|Last Updated: Nov 2, 2013 - 11:52:55 AM
Leading OCD expert welcomes Charles Walker MP's honesty
One of the country's leading experts on Obsessive Compulsive Disorder (OCD) and senior consultant psychiatrist at South West London and St George's Mental Health NHS Trust (SWLSTG) Dr Lynne Drummond, has praised MP's for holding an historic mental health debate in the House of Commons last week (14 June 2012).
Jun 19, 2012 - 10:27:26 PM
British court orders force-feeding for dying anorexic woman
An anorexic woman, who started controlling her eating habits at 11 and was described as having an obsessive fear of weight gain, should be force-fed, a British court has ordered.
Jun 16, 2012 - 8:49:11 PM
Systematic bias in the assessment of UK doctors
Official assessments of a doctor's professionalism should be considered carefully before being accepted due to the tendency for some doctors to receive lower scores than others, and the tendency of some groups of patient or colleague assessors to provide lower scores, claims new research published on bmj.com today.
Oct 28, 2011 - 8:00:00 PM
Why women in UK can't find sperm donors?
London, Nov 13 - Where have all the generous sperm donors in UK gone?
Nov 17, 2008 - 3:40:13 PM
Britain reviews child protection after toddler's death by torture
London, Nov 12 - A shocked British government has ordered a full review of the country's child protection measures after a court convicted a young mother, her boyfriend and another man for the terrible death by torture of a 17-month-old child.
Nov 15, 2008 - 10:13:30 AM
Most British Women Unaware of Lifestyle Stroke Risks
A new survey, carried out by GfK NOP for UK charity The Stroke Association has revealed that 60 per cent of women don’t even know what their blood pressure is and 67 per cent are unaware what an ‘optimal’ reading should be. The survey also found that while more than a fifth of women surveyed had been prescribed medication to control their blood pressure, more than half of these said they did not take their tablets regularly, putting themselves at risk of death or disability from a stroke.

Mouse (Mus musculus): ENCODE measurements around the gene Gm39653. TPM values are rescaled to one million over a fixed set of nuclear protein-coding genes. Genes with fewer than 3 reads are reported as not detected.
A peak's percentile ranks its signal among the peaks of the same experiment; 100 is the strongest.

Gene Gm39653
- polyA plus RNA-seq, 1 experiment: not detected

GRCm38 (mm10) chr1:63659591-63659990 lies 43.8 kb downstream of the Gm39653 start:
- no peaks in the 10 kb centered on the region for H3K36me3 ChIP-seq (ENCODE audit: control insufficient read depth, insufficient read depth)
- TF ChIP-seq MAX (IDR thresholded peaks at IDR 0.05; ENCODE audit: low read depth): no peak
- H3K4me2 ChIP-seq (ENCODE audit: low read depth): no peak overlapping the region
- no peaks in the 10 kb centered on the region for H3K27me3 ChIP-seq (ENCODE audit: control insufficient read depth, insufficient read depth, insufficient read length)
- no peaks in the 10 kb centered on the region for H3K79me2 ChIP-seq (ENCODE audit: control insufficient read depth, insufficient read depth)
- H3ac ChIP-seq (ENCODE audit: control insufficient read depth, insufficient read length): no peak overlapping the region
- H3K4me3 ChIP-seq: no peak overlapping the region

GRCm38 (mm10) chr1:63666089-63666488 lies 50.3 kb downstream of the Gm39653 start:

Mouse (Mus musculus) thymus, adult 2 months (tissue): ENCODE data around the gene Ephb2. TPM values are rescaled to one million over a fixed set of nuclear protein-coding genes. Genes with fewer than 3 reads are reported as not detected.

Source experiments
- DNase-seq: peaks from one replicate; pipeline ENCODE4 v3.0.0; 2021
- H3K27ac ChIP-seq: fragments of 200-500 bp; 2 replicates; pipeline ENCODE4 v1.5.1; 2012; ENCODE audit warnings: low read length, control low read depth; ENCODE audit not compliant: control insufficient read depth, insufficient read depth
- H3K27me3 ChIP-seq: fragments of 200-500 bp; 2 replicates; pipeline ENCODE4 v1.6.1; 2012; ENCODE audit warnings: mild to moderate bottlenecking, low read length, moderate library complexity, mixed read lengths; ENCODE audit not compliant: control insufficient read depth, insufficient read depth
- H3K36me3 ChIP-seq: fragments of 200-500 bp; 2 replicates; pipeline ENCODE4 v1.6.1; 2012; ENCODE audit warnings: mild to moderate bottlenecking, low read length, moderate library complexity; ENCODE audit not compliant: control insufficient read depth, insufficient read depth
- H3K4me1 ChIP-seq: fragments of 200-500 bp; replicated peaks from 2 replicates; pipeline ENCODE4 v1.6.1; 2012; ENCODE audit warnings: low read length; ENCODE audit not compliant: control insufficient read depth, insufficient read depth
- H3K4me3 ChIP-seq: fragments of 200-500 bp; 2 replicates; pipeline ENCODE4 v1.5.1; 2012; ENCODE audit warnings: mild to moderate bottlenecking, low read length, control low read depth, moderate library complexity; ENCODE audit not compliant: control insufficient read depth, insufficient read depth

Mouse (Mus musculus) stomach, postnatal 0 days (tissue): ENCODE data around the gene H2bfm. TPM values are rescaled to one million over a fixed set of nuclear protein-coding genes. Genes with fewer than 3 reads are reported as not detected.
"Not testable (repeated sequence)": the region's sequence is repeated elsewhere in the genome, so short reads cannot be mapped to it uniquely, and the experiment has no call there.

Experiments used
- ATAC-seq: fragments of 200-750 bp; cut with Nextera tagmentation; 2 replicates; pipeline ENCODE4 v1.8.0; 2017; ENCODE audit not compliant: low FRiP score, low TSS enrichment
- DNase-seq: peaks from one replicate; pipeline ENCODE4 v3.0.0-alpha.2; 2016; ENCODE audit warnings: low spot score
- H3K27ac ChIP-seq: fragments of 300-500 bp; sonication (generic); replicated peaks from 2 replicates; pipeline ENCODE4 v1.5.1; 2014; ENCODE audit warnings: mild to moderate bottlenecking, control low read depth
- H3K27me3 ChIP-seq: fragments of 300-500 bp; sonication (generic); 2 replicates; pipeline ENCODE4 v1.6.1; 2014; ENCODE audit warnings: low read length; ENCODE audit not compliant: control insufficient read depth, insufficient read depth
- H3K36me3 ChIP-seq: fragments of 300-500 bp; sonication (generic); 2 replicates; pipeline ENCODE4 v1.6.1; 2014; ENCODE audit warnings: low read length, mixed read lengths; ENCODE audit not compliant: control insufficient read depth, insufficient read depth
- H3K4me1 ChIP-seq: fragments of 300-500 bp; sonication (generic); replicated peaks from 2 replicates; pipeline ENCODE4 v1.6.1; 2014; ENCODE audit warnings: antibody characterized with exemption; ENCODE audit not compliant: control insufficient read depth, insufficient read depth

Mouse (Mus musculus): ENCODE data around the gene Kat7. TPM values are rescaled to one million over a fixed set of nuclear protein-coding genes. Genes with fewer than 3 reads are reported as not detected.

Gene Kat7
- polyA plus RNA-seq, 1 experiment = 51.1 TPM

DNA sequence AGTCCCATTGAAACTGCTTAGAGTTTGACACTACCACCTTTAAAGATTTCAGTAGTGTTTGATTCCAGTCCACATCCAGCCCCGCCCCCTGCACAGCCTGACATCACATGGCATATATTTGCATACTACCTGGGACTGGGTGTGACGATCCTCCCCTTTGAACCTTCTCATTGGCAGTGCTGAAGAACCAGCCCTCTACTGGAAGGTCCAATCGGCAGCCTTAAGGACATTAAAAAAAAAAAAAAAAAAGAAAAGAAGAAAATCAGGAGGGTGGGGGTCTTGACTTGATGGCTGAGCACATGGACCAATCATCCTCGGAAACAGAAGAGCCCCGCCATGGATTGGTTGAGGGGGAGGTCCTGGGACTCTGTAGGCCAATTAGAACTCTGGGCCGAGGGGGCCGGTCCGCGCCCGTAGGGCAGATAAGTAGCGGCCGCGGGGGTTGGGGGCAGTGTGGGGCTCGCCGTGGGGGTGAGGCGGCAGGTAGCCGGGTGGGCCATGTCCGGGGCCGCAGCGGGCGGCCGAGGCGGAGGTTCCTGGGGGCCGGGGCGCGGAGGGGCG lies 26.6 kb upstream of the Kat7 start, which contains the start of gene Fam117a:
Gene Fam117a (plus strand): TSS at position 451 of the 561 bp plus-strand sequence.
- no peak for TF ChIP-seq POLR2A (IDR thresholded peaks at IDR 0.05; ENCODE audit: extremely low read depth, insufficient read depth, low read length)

Nov 12, 2008 - 6:20:57 AM
Depression is wrongly seen as natural part of getting older
More than two million older people over the age of 65 in England have symptoms of depression, but the vast majority are denied any help, according to a new report published today by Age Concern.
Aug 12, 2008 - 10:02:41 AM
Drink and drugs fuel Scottish suicide and homicide rates
Alcohol and drug misuse mean Scots are almost twice as likely to kill or take their own life compared to people living in England and Wales, research published today (Monday, June 16) reveals.
Jun 16, 2008 - 4:00:00 AM
NRI doctor guilty of unethical tests on British patients
London, March 29 - An NRI psychiatrist from Assam faces the sack after being found guilty of conducting unethical drug tests on mentally ill patients, according to reports Saturday.
Mar 29, 2008 - 6:04:41 PM
Healthcare commissioning- ?Adverse to patient care
The government’s new healthcare commissioning policy for England has not only jeopardised the future of many hospitals but has also led to considerable frustration and disappointment among patients, argue senior doctors in this week’s BMJ.
Mar 22, 2008 - 2:32:16 AM
New steps to curb overseas doctors in Britain
London, Oct 9 - Indian doctors should think several times before coming to Britain for jobs - the employment situation has been difficult for non-European Union doctors, and new proposals have been drawn to guarantee jobs to doctors trained in Britain.
Oct 9, 2007 - 3:46:42 PM
Second foot-and-mouth case confirmed in southern England
London, Aug 7 - A second case of foot-and-mouth disease has been discovered at a farm in southern England, British Environment Minister Hilary Benn confirmed Tuesday.
Aug 7, 2007 - 3:21:29 PM
Foot-and-mouth outbreak linked to research laboratory
London, Aug 5 - The strain of foot-and-mouth disease discovered in cattle in a southern England farm is identical to the strain of virus uses for research and vaccine manufacture at a nearby laboratory, British officials said.
Aug 5, 2007 - 8:58:48 AM
Still some way to go in tackling racism in mental health care
Mental health services in England and Wales have been accused of being institutionally racist. In this week's BMJ, two senior doctors say that, although services are pioneers in moving towards equity, they have some way to go before they meet the challenges of a multi-cultural society.
Mar 30, 2007 - 2:09:44 AM
Should EU patient information laws be relaxed?
In 2002 the European parliament voted resoundingly against allowing drug companies to provide information about their products directly to patients. However, five years on, this decision is set to be challenged again.